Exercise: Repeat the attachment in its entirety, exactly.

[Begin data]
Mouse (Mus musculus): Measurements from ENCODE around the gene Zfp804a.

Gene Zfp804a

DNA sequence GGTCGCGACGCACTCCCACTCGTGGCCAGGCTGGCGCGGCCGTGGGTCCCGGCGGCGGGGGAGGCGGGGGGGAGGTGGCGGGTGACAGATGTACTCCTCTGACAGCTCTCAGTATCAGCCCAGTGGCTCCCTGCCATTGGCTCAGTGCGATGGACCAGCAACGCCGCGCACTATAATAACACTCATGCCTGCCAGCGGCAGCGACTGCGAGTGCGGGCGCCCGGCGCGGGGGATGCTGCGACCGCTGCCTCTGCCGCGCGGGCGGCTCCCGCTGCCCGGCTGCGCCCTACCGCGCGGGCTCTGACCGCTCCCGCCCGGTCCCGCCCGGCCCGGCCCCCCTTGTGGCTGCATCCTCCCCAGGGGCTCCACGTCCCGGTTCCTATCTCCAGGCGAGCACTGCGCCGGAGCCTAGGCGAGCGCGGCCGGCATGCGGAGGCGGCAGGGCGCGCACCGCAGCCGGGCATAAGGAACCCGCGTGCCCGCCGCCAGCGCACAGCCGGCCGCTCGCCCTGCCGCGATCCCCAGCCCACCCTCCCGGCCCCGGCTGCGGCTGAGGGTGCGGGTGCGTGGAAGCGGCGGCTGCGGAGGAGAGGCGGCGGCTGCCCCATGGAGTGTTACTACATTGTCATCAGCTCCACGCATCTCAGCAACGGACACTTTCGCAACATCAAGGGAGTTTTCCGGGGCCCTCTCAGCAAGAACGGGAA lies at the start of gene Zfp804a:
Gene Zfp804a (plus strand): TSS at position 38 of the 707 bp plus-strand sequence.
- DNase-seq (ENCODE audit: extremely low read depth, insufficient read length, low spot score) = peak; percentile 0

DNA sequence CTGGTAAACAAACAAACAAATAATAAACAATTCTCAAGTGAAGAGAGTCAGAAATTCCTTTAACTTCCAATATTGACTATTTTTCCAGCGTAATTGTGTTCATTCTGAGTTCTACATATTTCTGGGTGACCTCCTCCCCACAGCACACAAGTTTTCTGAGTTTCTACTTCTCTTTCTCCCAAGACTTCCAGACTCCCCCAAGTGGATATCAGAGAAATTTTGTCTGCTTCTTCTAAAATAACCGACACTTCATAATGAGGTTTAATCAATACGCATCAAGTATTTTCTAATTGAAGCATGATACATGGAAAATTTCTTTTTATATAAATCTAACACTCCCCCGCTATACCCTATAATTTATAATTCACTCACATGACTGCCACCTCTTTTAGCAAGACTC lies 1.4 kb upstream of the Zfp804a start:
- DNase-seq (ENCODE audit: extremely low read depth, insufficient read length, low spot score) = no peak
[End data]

Mouse (Mus musculus): Measurements from ENCODE around the gene Zfp804a.

Gene Zfp804a

DNA sequence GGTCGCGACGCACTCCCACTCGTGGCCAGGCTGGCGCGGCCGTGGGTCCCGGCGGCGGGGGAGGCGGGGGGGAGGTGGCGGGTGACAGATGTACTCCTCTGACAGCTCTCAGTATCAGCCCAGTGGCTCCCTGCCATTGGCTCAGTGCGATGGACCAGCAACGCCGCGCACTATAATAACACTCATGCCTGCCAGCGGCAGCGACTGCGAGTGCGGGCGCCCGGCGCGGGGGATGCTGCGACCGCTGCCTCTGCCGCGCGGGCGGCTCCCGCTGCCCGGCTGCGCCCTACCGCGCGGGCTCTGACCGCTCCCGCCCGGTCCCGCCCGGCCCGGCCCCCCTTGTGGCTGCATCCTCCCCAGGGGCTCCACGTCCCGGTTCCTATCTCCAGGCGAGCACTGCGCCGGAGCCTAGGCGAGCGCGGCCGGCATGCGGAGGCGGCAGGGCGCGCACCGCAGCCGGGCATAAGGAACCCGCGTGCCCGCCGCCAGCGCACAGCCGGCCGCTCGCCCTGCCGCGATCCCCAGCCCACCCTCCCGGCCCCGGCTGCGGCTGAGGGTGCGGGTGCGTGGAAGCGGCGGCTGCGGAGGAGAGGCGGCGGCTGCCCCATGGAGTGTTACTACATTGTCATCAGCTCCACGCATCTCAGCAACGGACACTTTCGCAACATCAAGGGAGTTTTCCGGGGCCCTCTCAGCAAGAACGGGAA lies at the start of gene Zfp804a:
Gene Zfp804a (plus strand): TSS at position 38 of the 707 bp plus-strand sequence.
- DNase-seq (ENCODE audit: extremely low read depth, insufficient read length, low spot score) = peak; percentile 0

DNA sequence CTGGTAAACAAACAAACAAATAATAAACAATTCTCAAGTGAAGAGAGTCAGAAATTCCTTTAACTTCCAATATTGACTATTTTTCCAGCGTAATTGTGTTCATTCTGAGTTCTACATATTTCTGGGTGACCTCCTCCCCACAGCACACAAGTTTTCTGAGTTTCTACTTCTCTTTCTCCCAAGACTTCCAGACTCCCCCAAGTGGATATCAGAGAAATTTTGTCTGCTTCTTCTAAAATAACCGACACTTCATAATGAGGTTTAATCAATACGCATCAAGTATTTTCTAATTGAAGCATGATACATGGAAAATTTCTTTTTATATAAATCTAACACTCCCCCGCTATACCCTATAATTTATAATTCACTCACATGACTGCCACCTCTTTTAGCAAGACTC lies 1.4 kb upstream of the Zfp804a start:
- DNase-seq (ENCODE audit: extremely low read depth, insufficient read length, low spot score) = no peak